For some reason it popped up in my mind here and there that I should see it. Perhaps coming across it in various Walmart $5 bins over the years.

    What eventually pushed me over the edge, was I was in line someplace, a Target or a WalMart, and a group of 20-somethings were behind me. ELMO IN GROUCHLAND was on the endcap, part of some sort of sale. One of them said, with a huge smile, “ELMO IN GROUCHLAND…that movie is sooooo weird!!!”

    That was it. A slight nod that that movie may be their RETURN TO OZ or something.

    So I got it within a few days. It wasn’t as bad as i’d been led to believe. A bit cheesier than most MUPPET brand movies, but not too bad. It’s weird…not as weird as those kids let on….but weird enough. Wrongfully dismissed and worth checking out for all Muppet lovers for sure.

  14. One thing I’ve observed during these past couple decades of extremely corporate filmmaking is that the younger generation’s conception of what constitutes a weird movie has really degenerated. Shit these kids think is the ne plus ultra of weird would be considered mildly quirky at best in the 70s and 80s. I call this The Sharknado Quotient: Before a thing’s weirdness can be properly quantified, the ambient milquetoastness of the surrounding culture must first be assessed. This is why it’s so hard to make an exceptionally weird Japanese movie.

  15. This review also made me curious enough to look up Northern Calloway, and, man, what a bummer.

    I remember the Elmo backlash from back in the day. And it’s weird what we hold onto when it comes to children’s entertainment. Elmo’s pretty innocuous, but for a while there he was the death knell of the beloved institution that was Sesame Street. Also, would we ever have the same situation today where a toy was so popular that it was sold out every, like Tickle Me Elmo or Jingle All the Way’s Turbo-Man doll? I feel like internet shopping has solved the problem of engineered scarcity at least when it comes to children’s toys.

    I saw Follow That Bird as a kid, and I also remember getting a bit of a jolt from how cinematic it was compared to the single-set show. It was just fun to see all these characters out in the world. I don’t remember the Count’s car, but that picture is just so badass.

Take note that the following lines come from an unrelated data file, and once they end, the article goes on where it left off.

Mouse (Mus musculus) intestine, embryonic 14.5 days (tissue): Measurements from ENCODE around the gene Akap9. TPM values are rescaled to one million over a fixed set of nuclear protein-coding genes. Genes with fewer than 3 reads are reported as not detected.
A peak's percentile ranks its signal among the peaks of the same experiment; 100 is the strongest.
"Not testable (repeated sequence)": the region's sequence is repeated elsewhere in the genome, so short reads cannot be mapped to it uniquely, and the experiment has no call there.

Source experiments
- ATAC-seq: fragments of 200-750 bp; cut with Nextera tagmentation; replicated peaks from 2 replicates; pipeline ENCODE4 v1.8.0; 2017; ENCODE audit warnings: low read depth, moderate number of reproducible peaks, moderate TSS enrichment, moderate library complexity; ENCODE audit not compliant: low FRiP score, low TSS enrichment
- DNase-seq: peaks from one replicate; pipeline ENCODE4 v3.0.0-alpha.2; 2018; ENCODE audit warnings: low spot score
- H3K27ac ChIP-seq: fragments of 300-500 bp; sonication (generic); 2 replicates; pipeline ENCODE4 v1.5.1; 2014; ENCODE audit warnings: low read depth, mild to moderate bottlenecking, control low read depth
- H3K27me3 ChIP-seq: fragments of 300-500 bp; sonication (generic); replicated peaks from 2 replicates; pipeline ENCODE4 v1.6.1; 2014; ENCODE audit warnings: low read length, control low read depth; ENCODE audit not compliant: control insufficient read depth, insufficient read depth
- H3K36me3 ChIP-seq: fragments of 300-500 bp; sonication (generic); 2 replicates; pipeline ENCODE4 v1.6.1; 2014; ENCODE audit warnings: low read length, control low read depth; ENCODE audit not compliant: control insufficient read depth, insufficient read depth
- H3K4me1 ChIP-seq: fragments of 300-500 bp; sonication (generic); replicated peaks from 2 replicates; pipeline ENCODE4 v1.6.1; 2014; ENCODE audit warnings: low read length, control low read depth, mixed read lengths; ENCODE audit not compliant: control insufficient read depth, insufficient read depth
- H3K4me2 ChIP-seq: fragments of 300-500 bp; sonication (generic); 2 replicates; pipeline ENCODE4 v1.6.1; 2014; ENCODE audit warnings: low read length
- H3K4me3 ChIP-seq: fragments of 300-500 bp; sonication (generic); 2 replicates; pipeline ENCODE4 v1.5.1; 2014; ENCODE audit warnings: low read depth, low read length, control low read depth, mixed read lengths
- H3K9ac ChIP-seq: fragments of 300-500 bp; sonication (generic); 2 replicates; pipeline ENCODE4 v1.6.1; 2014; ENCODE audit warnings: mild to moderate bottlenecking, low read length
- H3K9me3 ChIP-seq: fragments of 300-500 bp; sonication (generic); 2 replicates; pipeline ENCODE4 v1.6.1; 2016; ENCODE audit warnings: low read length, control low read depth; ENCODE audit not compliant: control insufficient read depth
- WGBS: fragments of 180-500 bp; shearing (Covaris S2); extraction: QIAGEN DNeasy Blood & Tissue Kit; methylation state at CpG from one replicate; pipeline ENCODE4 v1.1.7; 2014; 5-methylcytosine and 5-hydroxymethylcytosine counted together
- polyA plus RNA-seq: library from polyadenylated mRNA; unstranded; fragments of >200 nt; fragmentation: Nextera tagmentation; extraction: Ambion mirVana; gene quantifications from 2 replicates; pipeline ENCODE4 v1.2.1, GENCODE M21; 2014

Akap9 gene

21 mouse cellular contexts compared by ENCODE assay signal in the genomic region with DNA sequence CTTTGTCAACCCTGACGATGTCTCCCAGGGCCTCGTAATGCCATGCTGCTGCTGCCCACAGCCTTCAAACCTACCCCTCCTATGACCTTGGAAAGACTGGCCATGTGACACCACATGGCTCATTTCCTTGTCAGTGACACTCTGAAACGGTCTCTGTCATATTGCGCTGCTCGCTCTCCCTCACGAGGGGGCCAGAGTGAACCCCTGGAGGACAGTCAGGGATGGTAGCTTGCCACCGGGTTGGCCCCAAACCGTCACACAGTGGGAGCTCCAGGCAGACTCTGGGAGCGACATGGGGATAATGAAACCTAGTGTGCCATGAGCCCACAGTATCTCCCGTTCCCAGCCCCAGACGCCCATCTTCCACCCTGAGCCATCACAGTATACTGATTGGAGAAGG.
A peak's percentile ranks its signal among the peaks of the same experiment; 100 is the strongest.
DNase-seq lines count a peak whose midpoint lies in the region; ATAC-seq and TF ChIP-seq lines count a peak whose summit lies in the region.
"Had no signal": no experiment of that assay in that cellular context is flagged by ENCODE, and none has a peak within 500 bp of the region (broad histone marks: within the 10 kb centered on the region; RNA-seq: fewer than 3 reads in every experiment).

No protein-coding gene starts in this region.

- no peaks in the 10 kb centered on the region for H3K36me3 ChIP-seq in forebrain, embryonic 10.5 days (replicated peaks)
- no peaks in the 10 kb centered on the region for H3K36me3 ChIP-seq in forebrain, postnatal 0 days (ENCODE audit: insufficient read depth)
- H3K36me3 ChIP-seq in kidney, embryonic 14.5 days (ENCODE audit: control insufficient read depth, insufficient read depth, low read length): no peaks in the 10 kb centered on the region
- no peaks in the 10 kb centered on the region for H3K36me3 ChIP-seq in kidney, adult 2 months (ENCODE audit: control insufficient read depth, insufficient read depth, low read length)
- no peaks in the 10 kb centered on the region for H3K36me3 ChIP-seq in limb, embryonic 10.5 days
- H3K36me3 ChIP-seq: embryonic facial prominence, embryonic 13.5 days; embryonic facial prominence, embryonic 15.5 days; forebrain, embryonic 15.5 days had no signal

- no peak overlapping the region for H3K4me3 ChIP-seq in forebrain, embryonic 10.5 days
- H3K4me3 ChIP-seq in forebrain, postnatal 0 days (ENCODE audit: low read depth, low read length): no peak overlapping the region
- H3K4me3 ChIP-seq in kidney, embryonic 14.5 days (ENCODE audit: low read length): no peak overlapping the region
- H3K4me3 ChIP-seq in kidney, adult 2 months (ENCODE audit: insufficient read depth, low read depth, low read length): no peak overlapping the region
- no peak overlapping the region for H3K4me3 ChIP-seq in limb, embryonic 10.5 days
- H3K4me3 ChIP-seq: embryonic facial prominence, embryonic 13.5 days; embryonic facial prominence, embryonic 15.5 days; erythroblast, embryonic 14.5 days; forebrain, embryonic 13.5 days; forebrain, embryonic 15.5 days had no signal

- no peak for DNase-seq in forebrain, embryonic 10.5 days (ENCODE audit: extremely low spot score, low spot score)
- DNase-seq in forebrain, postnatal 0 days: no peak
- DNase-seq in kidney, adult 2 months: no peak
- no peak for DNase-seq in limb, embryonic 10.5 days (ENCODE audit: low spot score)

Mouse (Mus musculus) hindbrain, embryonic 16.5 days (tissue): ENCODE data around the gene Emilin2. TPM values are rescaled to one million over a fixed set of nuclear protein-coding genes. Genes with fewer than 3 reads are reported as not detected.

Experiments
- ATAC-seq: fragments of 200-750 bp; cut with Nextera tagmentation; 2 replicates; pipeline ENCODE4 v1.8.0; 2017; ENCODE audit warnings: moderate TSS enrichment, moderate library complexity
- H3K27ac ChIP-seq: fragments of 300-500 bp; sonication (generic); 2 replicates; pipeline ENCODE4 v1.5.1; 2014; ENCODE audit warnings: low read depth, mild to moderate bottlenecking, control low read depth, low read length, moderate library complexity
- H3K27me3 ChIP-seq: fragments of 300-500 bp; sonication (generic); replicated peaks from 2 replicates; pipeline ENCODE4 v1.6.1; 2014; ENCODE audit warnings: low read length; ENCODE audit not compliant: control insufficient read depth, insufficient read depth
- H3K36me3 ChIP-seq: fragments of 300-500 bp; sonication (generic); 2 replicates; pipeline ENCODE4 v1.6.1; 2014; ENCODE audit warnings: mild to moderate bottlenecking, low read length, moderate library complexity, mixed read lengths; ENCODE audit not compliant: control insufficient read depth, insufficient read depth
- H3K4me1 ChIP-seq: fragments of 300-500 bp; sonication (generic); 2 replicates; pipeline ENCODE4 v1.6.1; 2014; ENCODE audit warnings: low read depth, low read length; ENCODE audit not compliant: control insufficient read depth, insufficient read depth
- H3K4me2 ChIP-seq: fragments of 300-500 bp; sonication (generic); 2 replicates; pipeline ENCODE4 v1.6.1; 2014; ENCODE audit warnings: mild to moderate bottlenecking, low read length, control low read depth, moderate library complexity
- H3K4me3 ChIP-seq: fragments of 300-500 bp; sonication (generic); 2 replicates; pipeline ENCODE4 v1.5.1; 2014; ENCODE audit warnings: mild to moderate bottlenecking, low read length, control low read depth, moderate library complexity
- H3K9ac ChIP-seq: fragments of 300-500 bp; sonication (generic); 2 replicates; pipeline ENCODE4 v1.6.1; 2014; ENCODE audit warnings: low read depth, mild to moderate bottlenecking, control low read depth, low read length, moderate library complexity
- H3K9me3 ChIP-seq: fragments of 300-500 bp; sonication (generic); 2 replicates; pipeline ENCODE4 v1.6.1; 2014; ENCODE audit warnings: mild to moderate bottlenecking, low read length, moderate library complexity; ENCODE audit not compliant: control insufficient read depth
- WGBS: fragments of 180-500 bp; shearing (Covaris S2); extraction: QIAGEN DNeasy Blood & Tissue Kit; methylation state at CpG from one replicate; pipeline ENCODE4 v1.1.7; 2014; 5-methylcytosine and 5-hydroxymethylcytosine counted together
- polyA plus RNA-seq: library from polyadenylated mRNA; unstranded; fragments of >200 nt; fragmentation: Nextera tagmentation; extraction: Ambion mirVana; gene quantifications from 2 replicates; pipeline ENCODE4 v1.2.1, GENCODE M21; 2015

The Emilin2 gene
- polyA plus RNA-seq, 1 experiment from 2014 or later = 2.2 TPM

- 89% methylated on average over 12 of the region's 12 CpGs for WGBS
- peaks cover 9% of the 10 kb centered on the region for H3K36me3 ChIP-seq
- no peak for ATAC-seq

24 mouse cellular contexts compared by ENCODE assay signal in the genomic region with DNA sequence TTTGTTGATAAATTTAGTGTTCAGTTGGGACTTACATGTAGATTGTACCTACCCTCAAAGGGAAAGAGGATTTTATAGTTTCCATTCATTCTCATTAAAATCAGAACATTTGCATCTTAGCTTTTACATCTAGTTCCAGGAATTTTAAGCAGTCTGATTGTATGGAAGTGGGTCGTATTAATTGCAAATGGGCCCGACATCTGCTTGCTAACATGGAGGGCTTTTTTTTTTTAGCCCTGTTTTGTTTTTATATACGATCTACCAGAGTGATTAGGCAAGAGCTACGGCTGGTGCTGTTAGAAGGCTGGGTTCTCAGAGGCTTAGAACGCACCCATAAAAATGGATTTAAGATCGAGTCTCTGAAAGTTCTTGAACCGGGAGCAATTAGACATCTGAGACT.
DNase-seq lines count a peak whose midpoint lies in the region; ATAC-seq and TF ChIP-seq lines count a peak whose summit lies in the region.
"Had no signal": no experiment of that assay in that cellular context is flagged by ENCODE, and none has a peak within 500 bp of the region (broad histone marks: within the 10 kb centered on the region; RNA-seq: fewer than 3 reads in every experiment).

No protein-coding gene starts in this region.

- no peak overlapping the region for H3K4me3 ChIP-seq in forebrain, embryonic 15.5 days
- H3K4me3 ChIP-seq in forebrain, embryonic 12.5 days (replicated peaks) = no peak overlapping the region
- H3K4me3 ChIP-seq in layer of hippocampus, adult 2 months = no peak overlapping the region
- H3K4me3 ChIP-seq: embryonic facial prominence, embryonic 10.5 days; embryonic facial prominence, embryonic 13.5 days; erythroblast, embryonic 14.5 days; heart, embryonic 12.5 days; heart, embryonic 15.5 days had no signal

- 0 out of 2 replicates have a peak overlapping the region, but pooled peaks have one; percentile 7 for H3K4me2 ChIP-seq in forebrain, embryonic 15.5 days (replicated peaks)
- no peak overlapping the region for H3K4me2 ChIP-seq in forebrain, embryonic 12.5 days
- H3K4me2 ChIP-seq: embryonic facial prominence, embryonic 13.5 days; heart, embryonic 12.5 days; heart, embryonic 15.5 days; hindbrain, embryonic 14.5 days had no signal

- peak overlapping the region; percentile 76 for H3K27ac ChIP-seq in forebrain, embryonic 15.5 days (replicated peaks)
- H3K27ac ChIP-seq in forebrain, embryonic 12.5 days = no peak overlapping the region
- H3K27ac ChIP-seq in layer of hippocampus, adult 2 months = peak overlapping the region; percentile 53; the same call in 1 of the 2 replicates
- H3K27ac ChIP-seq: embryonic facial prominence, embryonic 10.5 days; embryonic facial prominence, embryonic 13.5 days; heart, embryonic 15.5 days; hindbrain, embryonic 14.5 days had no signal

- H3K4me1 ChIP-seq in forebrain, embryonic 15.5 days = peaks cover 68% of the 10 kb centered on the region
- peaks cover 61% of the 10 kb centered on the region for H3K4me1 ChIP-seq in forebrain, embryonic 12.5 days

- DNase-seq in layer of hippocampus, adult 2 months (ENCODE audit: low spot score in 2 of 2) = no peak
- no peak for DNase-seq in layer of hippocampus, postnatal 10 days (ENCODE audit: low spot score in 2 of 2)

16. There are two parts of this film’s plot that actually get me a bit emotional just from reading the description in this review. The first is Big Bird’s innocent disbelief at being told by his well-meaning “family” that his best friend should be someone of his own kind. The other is when one of Sesame Street’s human adults patiently explains the value of diversity to the antagonist(?) who seems to accept this reasoning as valid.

    It’s poignant to imagine this kind-hearted kid’s movie that’s based on such simple, straightforward, decent assumptions about how we can get along with each other and those who don’t already see eye-to-eye can reason with each other without resorting to scolding, shaming or demonizing.

    Maybe it was an obvious and even corny lesson in 1985, and yet a mere 35 years later we’re living in a world seemingly dominated by people – either in the halls of power or in grassroots social media – who somehow made it to adulthood without ever internalizing those basic golden-rule values.

    For that reason at least, it sounds like this movie may have improved with age. It also sounds like its sweet vulnerable naivete is wrapped in just enough light-hearted irreverence and irony to be a Trojan horse that can penetrate a modern viewer’s heart more easily. And I’m generally a sucker for movies that seem like disposable entertainment on the surface but turn out to have a surprisingly profound message.

    Maybe I’m building it up in my mind but I really want to see this one.

  17. Oh wow, I have loved this one for so long, and cool to see you give it some love! I put it up there with MUPPET MOVIE and GREAT MUPPET CAPER as a classic of the specific form that only the Muppets ever did? There are some terrific jokes, and “Easy Goin’ Day” is a tearjerker for me

  18. TIGGER’s memory of seeing it reminded me of seeing the DUCK TALES movie with my mom when I was about 6 or 7. I immediately remembered how big it was compared to the show, a feeling that came back to me when I saw THE SIMPSONS MOVIE much later. I can’t think of any live-action equivalents where the movie version took on similar but heightened proportions.